It’s hard not to support the principles of family mediation. It avoids costly legal fees, it leaves you in control of decisions, and it’s quicker and less adversarial. But does family mediation work? Many people doubt whether it is right for them and their circumstances. So when does family mediation work and when should it be avoided?

In general, if you can answer ‘yes’, or even ‘maybe’ to the questions below, then it is worth considering mediation.

Do you feel able to sit in the same room as your ex, with a mediator present and is it safe for you to do so?
Do you feel able to put across your point of view, with the support of a mediator?
Do you feel able to make your own decisions about your future, supported by your solicitor or other professional advisors?

Here are some other factors that may impact how well mediation will work

  • The level of conflict. Whilst mediation is certainly easier in lower conflict situations, high conflict doesn’t mean mediation won’t work. What is more important is how willing you are to listen to each other and to look for solutions that meet both of your needs.
  • Appropriate and measured legal and other professional advice. In order to help you reach agreement, it is important that you both receive good legal and other professional advice, as appropriate. However, some solicitors still take an adversarial approach to divorce and when this is brought into the mediation room, it can just polarise views. Equally, over-reliance on what your solicitor says you should be aiming for rather than what works for you both can be unhelpful. Choose a solicitor who supports mediation and is a member of Resolution.
  • How you feel about the separation It is normal to grieve an old relationship, even if you are the one who is choosing to leave. Dr Elisabeth Kübler-Ross’ work describes five stages of grief – denial, anger, bargaining, depression and eventually, acceptance. These stages can be applied to grieving the end of a relationship. It is normal for one person from the relationship to be at a different stage in the grief process to the other. This is especially true when one person has made the decision to leave, perhaps some time ago, but the second person has only just found out. Patience is sometimes required to allow people to grieve at their own pace.
  • How confident you are at making your own decisions. In mediation, you are responsible for making your own decisions. Some people, especially those who are not used to making big decisions, find this hard. Extra support from your solicitor or perhaps a pragmatic friend or family member can be helpful. But, in the end, it is your life and you choose what agreements you want to make.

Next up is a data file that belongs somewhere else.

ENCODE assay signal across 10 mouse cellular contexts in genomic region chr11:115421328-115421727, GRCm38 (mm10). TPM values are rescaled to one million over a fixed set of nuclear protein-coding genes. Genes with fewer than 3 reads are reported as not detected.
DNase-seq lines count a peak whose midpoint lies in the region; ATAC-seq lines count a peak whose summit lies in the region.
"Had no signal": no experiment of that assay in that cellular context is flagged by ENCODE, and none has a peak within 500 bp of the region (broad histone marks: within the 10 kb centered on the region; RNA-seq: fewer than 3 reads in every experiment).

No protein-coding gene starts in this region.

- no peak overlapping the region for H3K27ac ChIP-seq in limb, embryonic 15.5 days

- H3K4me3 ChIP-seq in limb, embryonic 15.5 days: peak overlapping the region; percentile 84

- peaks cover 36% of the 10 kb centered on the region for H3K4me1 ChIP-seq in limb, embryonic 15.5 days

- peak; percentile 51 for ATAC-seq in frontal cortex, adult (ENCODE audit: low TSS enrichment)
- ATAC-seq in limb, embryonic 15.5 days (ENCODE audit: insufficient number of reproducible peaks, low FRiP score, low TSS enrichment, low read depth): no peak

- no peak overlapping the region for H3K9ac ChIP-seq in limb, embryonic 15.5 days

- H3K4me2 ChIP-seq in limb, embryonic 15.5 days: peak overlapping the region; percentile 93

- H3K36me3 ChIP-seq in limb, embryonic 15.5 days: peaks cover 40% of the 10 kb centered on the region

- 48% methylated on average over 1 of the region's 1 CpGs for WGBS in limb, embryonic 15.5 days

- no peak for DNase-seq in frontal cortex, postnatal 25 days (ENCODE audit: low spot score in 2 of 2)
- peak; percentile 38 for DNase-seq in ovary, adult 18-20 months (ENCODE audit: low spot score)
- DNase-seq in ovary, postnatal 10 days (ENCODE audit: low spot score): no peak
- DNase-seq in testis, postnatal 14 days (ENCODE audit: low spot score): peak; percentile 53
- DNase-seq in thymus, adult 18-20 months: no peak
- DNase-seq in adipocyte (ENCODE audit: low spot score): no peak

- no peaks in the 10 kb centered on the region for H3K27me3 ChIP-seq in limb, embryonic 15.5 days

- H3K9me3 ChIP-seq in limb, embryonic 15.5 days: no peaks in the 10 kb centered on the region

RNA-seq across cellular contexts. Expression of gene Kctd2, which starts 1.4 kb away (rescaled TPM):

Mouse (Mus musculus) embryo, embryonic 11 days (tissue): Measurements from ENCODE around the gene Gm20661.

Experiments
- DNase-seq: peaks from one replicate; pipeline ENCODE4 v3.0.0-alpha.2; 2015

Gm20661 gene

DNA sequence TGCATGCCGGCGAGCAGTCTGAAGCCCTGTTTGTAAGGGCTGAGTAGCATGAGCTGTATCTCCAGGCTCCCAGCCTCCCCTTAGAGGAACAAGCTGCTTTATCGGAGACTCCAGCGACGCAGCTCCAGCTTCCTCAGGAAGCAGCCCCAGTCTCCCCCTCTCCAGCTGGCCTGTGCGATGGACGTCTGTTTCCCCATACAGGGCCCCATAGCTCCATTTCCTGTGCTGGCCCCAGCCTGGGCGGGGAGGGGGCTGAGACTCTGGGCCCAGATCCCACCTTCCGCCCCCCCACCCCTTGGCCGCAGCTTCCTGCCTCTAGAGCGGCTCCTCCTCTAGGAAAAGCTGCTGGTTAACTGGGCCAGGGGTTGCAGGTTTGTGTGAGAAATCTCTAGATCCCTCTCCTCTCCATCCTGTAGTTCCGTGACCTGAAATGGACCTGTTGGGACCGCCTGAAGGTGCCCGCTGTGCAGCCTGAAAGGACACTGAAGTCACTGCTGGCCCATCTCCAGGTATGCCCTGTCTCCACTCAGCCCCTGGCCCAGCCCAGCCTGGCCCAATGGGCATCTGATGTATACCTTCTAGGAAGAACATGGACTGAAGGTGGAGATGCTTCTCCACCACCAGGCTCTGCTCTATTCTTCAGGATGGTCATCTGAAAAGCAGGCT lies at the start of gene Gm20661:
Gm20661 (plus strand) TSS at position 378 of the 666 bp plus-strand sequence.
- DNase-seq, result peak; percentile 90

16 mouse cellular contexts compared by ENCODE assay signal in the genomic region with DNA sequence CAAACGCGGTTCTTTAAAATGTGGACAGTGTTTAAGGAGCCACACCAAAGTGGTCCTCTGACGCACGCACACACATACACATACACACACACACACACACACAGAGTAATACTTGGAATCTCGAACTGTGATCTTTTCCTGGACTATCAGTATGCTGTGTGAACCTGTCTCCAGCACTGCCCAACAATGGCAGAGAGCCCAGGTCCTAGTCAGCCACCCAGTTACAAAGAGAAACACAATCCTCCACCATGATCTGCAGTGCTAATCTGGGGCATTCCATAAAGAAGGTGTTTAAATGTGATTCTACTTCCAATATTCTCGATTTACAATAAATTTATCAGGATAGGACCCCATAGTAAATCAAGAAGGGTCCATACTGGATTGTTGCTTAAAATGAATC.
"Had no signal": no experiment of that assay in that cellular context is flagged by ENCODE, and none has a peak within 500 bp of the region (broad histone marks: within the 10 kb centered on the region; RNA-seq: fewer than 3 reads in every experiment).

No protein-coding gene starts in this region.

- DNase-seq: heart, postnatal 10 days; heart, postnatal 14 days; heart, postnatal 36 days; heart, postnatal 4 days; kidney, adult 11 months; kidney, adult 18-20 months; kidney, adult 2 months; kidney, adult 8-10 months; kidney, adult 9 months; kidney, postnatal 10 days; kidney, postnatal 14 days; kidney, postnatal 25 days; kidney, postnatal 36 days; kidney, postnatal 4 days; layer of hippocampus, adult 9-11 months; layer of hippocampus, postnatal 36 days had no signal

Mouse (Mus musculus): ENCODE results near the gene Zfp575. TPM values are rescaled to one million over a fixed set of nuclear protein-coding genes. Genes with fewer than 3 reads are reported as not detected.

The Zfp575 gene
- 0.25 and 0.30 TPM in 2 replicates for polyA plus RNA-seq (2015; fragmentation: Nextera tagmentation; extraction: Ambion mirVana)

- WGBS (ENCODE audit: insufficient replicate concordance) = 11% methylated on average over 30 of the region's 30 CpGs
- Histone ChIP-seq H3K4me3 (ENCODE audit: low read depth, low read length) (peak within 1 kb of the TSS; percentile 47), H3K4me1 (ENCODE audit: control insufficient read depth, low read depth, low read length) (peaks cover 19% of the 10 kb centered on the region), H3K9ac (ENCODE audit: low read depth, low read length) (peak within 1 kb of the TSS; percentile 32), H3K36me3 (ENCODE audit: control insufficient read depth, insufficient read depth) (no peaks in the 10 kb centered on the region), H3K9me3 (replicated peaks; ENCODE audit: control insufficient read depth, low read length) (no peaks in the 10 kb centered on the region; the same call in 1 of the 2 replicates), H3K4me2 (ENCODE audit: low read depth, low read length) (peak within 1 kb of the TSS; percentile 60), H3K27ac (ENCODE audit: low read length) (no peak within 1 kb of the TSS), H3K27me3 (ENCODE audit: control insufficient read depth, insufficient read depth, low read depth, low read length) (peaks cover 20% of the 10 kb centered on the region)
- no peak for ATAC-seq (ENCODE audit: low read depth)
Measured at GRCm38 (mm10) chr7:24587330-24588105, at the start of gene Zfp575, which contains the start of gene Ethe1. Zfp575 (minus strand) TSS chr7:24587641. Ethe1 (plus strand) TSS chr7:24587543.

• Is one person holding all the power? Sometimes one person holds all the power in a negotiation and they use it. Perhaps one parent is preventing the other from seeing the children and is not willing to discuss it. Or perhaps one person is refusing to share the details of their finances. Mediation is a voluntary process and depends on both parties engaging and being willing to negotiate.
  • Focus on the problem and not the person. Mediation is most likely to succeed when you are both willing to focus on the issues and how to resolve them and not on whose fault it is that you are in this position. It may seem unfair, but the more you are able to let go of blame and retaliation, the easier it will be to reach resolution – and the sooner you will be able to move forwards with your life.

At Abingdon Family Mediation, the majority of our clients are professionals in the 30s or 40s with young children. They usually own their own home with a mortgage and have some savings and perhaps some pension provision. They want to try and keep communication reasonably amicable and put their children’s needs first and want to avoid costly legal fees. In these circumstances, mediation is highly likely to succeed.

Occasionally, there is a court order in place to protect you or your children from your ex-partner. In these circumstances mediation may not be appropriate and the mediator would need to look at the wording of the court order. In addition, if social services are involved with your family, the mediator may need to check with them that mediation is appropriate.

The first step in the mediation process is a confidential one to one meeting between yourself and the mediator. This meeting will offer you the opportunity to give further consideration to whether mediation, or an alternative, will be better for you.

Polly Gavins runs Abingdon Family Mediation, a mediation service that aims to provide a practical and effective mediation process that is delivered with kindness, respect and understanding.

If you would like to book in a confidential one to one meeting, call Polly on 0770 651 3496 or email

Is mediation right for you?